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Grants available to swap out wood stoves: As winter approaches, air quality district urges replacement
August 29, 2016, 05:00 AM Daily Journal staff report

More than $3 million in funds are available for property owners to swap out their old wood stoves for cleaner alternatives.

The Bay Area Air Quality Management District’s Wood Smoke Reduction Incentive Program allows homeowners and property owners to access funds to ditch their old wood-burning fireplaces or stoves with heating options that are better for the environment.

“On cold winter nights, wood smoke from residential wood burning accounts for a significant portion of the Bay Area’s fine-particle pollution,” according to the air quality district.

To be eligible, applicants must own a property that is a residential unit and contains an operational wood-burning stove or fireplace, used for heating purposes. Qualifying wood-burning devices do not include those meant for cooking purposes, according to the district. 

Awards will range from $750 up to a maximum of $12,000 per property and may not exceed the actual total project cost.

Funding is provided on a reimbursement basis to applicants who are issued a notice to proceed from the district.

But applicants who have had any work related to their project performed before the air district issues a notice to proceed are not eligible.

Property owners who decommission a wood-burning stove or fireplace are eligible for a $750 grant. If replaced with a natural gas or propane-fueled device, the grant jumps to $1,000.

A $3,500 grant is available to those who replace a wood-burning stove or fireplace with an electric heat pump.

Low-income assistance grants are also available up to $8,500.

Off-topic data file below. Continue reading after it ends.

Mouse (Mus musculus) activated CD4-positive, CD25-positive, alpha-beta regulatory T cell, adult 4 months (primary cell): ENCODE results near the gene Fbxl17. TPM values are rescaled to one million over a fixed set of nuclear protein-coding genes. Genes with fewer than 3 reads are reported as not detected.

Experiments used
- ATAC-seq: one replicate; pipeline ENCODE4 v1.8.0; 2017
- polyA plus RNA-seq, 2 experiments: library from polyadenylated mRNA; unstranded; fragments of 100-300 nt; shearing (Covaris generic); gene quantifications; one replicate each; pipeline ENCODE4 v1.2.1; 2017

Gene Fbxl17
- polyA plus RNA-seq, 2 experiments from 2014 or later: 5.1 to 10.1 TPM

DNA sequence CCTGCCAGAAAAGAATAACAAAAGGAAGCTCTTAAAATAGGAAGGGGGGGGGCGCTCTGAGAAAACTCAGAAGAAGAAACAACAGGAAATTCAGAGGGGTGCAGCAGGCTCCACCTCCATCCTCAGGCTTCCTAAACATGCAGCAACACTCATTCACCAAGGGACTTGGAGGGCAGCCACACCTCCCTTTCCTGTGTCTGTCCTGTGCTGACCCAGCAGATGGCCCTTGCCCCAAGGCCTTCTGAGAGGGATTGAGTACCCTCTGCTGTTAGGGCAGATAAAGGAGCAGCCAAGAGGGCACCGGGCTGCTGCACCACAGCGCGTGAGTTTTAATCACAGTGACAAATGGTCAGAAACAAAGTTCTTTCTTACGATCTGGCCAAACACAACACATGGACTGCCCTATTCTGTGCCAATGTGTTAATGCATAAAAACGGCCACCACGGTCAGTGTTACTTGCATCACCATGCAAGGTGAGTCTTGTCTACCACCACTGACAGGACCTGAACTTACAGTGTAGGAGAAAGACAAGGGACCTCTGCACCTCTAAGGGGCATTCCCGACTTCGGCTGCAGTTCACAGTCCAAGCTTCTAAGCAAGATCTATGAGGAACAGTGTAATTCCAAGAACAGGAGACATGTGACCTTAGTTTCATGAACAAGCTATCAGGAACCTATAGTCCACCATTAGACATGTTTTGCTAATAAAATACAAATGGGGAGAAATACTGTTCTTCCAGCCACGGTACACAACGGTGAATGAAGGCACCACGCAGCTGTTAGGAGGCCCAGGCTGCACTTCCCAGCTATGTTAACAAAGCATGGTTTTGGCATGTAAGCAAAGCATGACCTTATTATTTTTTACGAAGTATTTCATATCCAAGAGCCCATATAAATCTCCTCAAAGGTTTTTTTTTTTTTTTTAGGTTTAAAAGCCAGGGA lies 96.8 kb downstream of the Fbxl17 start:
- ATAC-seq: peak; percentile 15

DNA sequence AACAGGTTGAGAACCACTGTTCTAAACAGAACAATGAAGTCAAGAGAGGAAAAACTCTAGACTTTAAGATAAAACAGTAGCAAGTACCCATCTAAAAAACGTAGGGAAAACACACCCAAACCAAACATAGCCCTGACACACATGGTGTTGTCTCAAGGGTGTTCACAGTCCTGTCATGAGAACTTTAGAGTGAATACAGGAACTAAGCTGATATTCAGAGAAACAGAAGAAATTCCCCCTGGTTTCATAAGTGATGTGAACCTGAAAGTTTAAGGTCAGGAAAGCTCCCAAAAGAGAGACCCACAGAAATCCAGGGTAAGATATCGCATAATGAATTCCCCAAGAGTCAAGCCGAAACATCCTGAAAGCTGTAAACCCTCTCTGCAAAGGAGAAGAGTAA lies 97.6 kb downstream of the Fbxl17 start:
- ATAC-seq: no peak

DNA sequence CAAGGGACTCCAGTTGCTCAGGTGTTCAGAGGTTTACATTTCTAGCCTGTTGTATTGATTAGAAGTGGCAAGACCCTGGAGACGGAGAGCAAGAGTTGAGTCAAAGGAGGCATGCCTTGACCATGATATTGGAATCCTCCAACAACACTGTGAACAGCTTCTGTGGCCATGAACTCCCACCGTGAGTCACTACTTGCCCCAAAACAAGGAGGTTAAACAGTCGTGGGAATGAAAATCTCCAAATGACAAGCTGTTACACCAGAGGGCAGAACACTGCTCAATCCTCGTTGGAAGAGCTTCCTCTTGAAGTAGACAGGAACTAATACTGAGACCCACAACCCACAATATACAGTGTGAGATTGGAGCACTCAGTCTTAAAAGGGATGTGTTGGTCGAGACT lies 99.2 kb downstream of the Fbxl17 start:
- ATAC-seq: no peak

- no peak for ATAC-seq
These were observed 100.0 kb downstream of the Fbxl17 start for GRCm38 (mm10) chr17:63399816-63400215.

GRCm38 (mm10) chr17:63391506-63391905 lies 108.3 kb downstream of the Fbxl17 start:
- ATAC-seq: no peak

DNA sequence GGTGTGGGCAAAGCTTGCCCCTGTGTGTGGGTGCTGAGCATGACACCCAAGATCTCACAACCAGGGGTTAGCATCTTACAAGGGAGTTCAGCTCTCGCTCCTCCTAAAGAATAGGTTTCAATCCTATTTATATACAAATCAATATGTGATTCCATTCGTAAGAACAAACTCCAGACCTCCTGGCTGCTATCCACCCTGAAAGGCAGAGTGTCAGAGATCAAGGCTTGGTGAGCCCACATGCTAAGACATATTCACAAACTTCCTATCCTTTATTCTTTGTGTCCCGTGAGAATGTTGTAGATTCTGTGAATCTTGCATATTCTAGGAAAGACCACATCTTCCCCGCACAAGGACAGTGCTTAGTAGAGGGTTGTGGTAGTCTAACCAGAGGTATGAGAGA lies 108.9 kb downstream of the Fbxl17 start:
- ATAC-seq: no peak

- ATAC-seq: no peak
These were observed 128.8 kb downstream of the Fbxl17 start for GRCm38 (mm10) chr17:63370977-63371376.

Anyone whose sole source of heat is a wood-burning device must use an Environmental Protection Agency-certified or pellet-fueled device registered with the district to qualify for an exemption from any future burn bans starting Nov. 1.

Starting this fall, wood-burning stoves will also be forbidden in newly constructed homes built in the Bay Area under rules adopted last year by the air quality district.

The rules adopted last year also require that home sellers with a wood-burning stove or fireplace to disclose the health risks wood smoke poses to prospective buyers.

Individuals can also be cited for exceeding visible emissions limits.

If a home produces a profuse amount of smoke that lasts more than three minutes, a citation can also be issued.

The Bay Area Air Quality Management District is the regional agency responsible for protecting air quality in the nine-county Bay Area.

The board also issued a resolution last year directing staff to reconvene in five years with a proposal to ban all wood burning on winter “Spare the Air” days.

Go to: to learn more.



Tags: burning, district, smoke, property, quality, fireplace,

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